Kellogg Marketing Club Leaders on Brands with a Higher Purpose
Philip Kotler, professor emeritus of marketing, is known not only for laying foundational ground in marketing but for his perspective on marketing having a “higher purpose” — that marketing has the potential to improve people’s lives and advance positive change. In honor of his 90th birthday, we connected with the co-presidents of Kellogg Marketing Club, Nikki Pangilinan and Michele Pfluger (2Y 2022), to discuss the brands they think are elevating and addressing the most challenging issues of today.
Nikki Pangilinan (2Y 2022)
I’ve been following the brand Girlfriend Collective since their early days when I fell for a Facebook ad for free leggings. Just pay for shipping, they said, and we’ll send you a brand new pair of leggings made from recycled water bottles. I was skeptical about what witchcraft technology could possibly exist that would turn old plastic into fabric, and I was slightly concerned my credit card information would be stolen, but for $20 sustainably sourced leggings, I was willing to take the risk.
Fast forward about five years to the present, and Girlfriend Collective is continuing its mission of ethically and sustainably sourced clothing as a well-known and respected brand in the activewear e-commerce space and has begun to expand in certain brick and mortar partners like Nordstrom and Madewell. Girlfriend Collective doesn’t just follow trends — they’ve been creating them since their infancy. By prioritizing sustainable and ethical labor practices over popular but quickly-fading fads, Girlfriend Collective has been part of the conversation that includes celebration of mother earth and the best way to support womxn staying active.
As if that weren’t enough, Girlfriend Collective joined many brands and stepped up in 2020 to dig into social justice work — including full social media transparency of the diversity of their team, as well as intentionally and visibly including more representation of womxn of color and different body sizes in their marketing campaigns and social media. Their website includes a section on #BLACKLIVESMATTER, including information on where they are donating money to the cause and a list of adjacently nature- and environmental-focused black-owned brands and links to shop.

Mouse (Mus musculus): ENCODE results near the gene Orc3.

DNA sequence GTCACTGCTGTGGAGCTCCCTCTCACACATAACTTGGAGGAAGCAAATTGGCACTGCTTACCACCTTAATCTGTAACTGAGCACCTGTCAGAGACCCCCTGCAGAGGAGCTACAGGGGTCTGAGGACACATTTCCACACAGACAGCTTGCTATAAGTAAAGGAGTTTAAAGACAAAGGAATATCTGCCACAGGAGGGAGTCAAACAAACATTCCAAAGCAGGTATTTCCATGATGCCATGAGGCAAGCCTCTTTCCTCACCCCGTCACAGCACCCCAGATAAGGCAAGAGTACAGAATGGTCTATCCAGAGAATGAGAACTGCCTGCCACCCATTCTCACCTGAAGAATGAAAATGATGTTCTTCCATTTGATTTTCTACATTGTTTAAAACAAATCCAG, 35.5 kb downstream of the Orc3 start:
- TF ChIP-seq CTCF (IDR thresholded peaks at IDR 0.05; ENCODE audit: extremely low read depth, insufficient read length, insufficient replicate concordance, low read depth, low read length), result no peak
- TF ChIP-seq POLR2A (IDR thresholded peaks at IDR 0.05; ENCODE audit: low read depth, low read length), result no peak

Girlfriend Collective is a force of nature that is pushing bigger, established brands to rethink their strategies. Abercrombie and Fitch went from being an iconic symbol to being one of the most hated stores to, after a full rebrand that started in 2017, a more size-inclusive and gender-inclusive brand that also collaborates with the Trevor Project to sell pride-themed clothing throughout June and donate to LGBTQ+ suicide prevention. As of recently, Victoria’s Secret also announced a large overhaul and discontinuation of Angels in exchange for “what women want.” Gone are the days of homogenous models and wasteful fast fashion — Girlfriend Collective has been part of these causes since day one, and I am here for all of it.
Did I mention that, to this day, $20 pair of leggings is my favorite pair that I own? I’ve tried them all, and the fit and quality and comfort of that first pair is above and beyond any other brand I’ve worn. And on top of all that, I can feel good and guilt-free about them!
Michele Pfluger (2Y 2022)
This seems to be the north star for many companies across the globe recently, especially as consumers care more about what organizations stand for and the impact they leave in the world. A brand that I have always admired is Zappos — a brand that made its name through its excellence in customer service. The company’s late CEO, Tony Hsieh, instilled a culture of trust and empowerment that helped make Zappos one of the best places to work.
During Covid-19, Zappos launched a “Customer Service Line For Anything” to play their part in helping combat the loneliness and confusion that consumers were feeling during the height of the pandemic. This allowed consumers to call Zappos for anything they may need: Netflix recommendations to stay entertained while stuck at home, information for vaccinations, or a friendly voice on the other line to keep company. There was even a story where a Zappos customer service representative was able to guide a doctor with locating over 300 extra pulse oximeters to aid in the fight against the disease.
Although this type of initiative didn’t feel surprising for a brand like Zappos, it was such a simple idea that deeply connected to the company’s ideals. Frequently we are bombarded by companies trying to stay relevant by positioning themselves as socially, environmentally, and/or politically progressive, while often coming across as in-authentic and persuaded only to drive the top line.
Zappos’ strategy speaks to me as a marketer as I constantly try to challenge myself to remember to stay authentic, especially when it comes to the topics that matter most to consumers. This example has taught me that building a truly “meaningful” brand can often be done through the simplest idea – one that actually connects to the values that the brand embodies on a daily basis.